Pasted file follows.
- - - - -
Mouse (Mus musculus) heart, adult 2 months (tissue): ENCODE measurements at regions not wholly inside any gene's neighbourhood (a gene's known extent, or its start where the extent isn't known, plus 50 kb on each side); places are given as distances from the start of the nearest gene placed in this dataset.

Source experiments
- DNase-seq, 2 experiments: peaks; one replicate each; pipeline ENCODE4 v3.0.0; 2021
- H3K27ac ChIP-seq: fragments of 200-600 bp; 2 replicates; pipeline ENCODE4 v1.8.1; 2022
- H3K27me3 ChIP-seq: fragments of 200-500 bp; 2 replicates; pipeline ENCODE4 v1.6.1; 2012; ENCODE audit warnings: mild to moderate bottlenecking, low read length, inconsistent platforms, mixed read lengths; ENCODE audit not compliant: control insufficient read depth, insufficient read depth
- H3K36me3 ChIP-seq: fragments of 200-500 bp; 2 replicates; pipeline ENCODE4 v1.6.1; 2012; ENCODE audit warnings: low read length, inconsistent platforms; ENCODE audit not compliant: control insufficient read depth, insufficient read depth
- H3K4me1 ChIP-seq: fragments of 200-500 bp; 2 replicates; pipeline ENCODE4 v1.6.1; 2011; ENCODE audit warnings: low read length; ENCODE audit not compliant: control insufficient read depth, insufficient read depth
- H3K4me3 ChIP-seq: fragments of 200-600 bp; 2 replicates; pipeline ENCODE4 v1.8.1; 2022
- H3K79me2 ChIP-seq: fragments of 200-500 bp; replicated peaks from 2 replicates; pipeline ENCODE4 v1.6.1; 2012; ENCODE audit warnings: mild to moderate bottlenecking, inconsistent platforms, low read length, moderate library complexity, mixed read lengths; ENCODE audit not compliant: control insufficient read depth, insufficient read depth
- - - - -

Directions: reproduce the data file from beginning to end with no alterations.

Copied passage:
Mouse (Mus musculus) heart, adult 2 months (tissue): ENCODE measurements at regions not wholly inside any gene's neighbourhood (a gene's known extent, or its start where the extent isn't known, plus 50 kb on each side); places are given as distances from the start of the nearest gene placed in this dataset.

Source experiments
- DNase-seq, 2 experiments: peaks; one replicate each; pipeline ENCODE4 v3.0.0; 2021
- H3K27ac ChIP-seq: fragments of 200-600 bp; 2 replicates; pipeline ENCODE4 v1.8.1; 2022
- H3K27me3 ChIP-seq: fragments of 200-500 bp; 2 replicates; pipeline ENCODE4 v1.6.1; 2012; ENCODE audit warnings: mild to moderate bottlenecking, low read length, inconsistent platforms, mixed read lengths; ENCODE audit not compliant: control insufficient read depth, insufficient read depth
- H3K36me3 ChIP-seq: fragments of 200-500 bp; 2 replicates; pipeline ENCODE4 v1.6.1; 2012; ENCODE audit warnings: low read length, inconsistent platforms; ENCODE audit not compliant: control insufficient read depth, insufficient read depth
- H3K4me1 ChIP-seq: fragments of 200-500 bp; 2 replicates; pipeline ENCODE4 v1.6.1; 2011; ENCODE audit warnings: low read length; ENCODE audit not compliant: control insufficient read depth, insufficient read depth
- H3K4me3 ChIP-seq: fragments of 200-600 bp; 2 replicates; pipeline ENCODE4 v1.8.1; 2022
- H3K79me2 ChIP-seq: fragments of 200-500 bp; replicated peaks from 2 replicates; pipeline ENCODE4 v1.6.1; 2012; ENCODE audit warnings: mild to moderate bottlenecking, inconsistent platforms, low read length, moderate library complexity, mixed read lengths; ENCODE audit not compliant: control insufficient read depth, insufficient read depth